Formulation

PCM cycle - FormulationOnce the basic concept of the project is determined and approved, it is time to go into detail. Often, this comes down to writing a detailed project proposal. In the concept of PCM, models are used for establishing:

  • The narrative proposal, which gives an overview of the project and explains in detail:
    • What the situation is of the target groups in the area of intervention/country;
    • Who the partners are;
    • What the objectives are;
    • How the objectives fit in the donor’s policy/the country development strategy;
    • What activities will be executed;
    • What the risks are and how they will be dealt with;
    • How the partners will collaborate with local authorities and other stakeholders
  • The budget proposal, detailing every expense and sometimes regrouping them per activity or output
  • The logical framework of the project
  • A detailed planning of the activities
  • Other documents to explain how the organisation manages its projects, such as partner identification forms, registration forms for beneficiaries and target groups, the official NGO registration and so on.

Sometimes the NGO has (and is allowed to use) its own models, but often donor agencies will oblige NGOs to use their templates.

Often these templates help the organisation to really think the whole project through and to conceive of every detail. On the other hand, the amount of detail that is sometimes requested can be overwhelming and very often the same information has to be repeated over and over again between projects – which again goes against the idea of continuity and learning. But with all this information, the partner organisations will get a good idea of the viability of the project and any pitfalls that may be on the road.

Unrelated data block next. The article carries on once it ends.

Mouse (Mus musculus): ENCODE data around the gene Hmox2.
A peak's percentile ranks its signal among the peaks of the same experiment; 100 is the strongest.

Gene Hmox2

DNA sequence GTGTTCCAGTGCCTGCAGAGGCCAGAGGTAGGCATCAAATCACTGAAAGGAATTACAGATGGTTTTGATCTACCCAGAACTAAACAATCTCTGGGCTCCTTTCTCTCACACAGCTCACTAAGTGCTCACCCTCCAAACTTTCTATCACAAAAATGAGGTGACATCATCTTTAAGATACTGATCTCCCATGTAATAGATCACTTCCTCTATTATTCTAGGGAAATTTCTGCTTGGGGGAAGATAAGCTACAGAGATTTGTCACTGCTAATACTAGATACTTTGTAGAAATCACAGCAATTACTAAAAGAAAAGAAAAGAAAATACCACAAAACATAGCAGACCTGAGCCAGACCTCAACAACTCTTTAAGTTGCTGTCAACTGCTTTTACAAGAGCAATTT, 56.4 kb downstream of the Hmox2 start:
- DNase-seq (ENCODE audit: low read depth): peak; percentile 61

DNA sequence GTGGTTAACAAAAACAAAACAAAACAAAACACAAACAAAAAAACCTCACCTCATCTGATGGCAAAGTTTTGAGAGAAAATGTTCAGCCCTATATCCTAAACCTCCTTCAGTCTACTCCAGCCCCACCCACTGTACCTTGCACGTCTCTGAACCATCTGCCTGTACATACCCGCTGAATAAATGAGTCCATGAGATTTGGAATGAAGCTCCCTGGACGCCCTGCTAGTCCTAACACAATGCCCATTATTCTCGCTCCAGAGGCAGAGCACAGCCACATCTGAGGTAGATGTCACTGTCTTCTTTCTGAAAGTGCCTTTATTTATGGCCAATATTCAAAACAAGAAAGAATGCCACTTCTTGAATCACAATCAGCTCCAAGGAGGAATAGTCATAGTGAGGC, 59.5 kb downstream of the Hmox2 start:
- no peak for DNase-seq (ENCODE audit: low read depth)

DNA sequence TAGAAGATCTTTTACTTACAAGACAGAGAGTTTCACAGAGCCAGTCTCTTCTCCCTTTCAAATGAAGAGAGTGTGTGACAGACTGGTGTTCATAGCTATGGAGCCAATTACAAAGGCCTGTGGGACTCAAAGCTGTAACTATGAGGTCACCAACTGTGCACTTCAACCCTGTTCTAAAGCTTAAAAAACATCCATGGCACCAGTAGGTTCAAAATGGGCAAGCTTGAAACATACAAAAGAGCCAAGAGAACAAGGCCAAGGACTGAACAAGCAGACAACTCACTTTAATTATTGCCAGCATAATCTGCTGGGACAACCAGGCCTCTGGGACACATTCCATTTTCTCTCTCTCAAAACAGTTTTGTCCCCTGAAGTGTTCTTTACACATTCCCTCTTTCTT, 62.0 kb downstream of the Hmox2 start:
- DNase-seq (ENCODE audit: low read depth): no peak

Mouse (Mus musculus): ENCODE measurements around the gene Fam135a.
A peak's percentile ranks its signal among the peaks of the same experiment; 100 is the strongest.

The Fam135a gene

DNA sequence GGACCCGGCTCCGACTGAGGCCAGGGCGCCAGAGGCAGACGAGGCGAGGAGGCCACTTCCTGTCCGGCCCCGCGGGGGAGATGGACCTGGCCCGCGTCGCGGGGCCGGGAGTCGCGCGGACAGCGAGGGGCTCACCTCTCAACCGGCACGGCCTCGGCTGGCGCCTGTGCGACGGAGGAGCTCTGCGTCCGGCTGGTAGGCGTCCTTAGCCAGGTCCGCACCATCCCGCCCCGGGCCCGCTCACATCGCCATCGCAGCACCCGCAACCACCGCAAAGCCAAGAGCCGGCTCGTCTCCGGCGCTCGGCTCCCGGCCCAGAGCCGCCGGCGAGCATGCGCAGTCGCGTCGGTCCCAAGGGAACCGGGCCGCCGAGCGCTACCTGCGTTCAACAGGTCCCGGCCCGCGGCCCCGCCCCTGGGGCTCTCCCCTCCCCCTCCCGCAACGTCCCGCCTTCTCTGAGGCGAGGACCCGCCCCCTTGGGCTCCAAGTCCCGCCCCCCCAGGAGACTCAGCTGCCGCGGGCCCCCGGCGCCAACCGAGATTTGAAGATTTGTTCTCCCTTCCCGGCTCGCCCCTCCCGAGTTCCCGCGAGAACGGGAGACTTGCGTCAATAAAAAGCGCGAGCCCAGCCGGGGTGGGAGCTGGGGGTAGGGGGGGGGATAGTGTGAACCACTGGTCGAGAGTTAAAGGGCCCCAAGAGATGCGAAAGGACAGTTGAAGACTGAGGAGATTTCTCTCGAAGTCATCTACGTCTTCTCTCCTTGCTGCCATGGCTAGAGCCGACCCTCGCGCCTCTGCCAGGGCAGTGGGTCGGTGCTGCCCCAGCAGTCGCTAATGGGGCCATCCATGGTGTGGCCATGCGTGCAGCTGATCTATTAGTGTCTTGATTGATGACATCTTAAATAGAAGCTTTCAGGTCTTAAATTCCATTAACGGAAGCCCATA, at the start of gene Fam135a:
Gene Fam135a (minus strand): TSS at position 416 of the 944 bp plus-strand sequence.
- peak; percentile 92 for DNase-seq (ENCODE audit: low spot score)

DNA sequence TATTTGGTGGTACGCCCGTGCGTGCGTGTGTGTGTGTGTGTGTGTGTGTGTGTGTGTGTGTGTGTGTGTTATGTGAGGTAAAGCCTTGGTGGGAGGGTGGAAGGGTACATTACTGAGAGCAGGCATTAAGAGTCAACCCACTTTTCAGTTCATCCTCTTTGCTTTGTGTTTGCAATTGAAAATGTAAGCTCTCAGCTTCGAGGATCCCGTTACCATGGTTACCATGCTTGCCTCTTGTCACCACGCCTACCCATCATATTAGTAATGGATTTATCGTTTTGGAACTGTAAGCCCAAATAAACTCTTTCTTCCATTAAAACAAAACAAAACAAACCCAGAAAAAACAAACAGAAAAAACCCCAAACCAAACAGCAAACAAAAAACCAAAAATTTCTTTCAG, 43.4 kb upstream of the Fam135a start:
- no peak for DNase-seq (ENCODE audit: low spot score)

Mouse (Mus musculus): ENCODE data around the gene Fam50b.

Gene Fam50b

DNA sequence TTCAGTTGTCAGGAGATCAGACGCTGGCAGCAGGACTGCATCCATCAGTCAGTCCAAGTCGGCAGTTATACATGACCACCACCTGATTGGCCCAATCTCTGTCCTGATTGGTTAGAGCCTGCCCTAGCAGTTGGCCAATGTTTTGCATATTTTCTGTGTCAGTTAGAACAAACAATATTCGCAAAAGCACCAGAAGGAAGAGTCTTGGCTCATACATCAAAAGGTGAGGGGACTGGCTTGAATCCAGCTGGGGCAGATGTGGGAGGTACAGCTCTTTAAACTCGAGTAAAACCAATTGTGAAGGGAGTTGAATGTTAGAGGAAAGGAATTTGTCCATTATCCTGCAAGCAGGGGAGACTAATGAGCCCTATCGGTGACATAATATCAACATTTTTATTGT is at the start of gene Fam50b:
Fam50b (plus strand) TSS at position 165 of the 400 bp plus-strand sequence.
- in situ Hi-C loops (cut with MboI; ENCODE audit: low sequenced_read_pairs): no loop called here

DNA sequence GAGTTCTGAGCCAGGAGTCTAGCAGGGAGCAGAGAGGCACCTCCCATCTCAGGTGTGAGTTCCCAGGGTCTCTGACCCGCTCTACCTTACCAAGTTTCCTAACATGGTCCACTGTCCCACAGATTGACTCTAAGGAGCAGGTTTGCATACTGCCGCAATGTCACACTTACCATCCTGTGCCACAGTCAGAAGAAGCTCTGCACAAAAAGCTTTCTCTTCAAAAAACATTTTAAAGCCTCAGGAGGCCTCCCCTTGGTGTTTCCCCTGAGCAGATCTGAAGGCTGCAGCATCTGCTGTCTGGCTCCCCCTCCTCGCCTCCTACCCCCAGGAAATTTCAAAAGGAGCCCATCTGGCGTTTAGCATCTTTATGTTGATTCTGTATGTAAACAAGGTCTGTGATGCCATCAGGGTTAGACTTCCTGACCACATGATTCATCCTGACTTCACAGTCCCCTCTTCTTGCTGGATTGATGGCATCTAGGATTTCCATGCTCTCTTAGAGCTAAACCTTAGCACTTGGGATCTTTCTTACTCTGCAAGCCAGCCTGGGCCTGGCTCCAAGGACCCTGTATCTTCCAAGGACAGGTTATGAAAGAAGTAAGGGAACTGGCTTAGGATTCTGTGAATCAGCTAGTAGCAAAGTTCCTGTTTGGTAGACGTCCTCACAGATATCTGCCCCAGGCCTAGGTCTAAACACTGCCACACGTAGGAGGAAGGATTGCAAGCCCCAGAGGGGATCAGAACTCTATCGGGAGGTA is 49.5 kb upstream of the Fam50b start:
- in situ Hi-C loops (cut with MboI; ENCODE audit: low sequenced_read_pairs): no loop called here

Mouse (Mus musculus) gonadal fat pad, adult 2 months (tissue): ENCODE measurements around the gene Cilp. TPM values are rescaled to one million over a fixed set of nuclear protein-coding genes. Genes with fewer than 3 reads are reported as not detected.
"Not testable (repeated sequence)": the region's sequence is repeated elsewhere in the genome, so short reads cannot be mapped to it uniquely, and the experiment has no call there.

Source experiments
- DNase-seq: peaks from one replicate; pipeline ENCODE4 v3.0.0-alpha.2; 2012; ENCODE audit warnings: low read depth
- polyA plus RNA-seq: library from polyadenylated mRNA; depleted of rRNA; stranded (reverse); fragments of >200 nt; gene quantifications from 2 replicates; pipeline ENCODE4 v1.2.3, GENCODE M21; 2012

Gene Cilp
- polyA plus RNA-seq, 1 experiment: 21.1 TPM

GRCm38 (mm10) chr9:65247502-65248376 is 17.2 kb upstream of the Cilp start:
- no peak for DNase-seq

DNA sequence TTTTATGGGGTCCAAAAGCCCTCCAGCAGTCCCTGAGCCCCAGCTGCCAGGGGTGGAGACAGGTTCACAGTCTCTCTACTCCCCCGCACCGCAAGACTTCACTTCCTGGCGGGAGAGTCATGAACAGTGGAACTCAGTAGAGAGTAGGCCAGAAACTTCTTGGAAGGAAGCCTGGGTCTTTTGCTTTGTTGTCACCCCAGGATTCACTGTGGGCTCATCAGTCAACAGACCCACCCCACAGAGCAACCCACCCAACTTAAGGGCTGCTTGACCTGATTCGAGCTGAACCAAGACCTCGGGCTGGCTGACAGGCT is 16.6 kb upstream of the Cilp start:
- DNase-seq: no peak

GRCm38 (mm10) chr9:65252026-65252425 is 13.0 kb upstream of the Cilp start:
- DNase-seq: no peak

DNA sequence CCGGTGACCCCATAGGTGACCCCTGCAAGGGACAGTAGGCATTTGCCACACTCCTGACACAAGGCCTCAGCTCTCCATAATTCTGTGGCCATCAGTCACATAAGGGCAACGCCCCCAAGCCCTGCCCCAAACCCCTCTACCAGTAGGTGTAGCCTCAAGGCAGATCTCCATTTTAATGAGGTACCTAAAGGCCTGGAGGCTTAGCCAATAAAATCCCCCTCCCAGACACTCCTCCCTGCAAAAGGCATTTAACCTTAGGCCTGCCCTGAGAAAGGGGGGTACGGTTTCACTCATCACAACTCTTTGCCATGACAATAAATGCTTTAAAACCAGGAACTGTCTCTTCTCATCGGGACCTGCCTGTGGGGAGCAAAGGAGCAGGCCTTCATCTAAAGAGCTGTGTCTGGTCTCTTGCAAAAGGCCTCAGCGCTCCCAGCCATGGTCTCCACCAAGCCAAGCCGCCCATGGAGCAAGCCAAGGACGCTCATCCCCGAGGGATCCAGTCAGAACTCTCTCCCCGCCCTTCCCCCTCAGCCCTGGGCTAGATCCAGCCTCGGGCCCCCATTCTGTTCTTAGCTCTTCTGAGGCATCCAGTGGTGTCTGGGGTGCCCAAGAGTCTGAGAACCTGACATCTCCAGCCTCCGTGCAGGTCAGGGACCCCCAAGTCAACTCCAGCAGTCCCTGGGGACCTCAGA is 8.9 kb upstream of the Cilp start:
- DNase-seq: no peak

It is at this stage that we can integrate the whole logical framework approach as a participatory approach to determine the various elements of the project:

  • Validating and detailing every element of the intervention logic (first column of the logframe)
  • Thinking about how the project will be monitored and evaluated (second and third columns of the logframe).
  • Reflecting about risks and assumptions (fourth column), and how to deal with problems should they occur (and what their possible impact will be).
  • Practical organisation like who does what and when? How will the communication and reporting be organised? Who is responsible for what?

 

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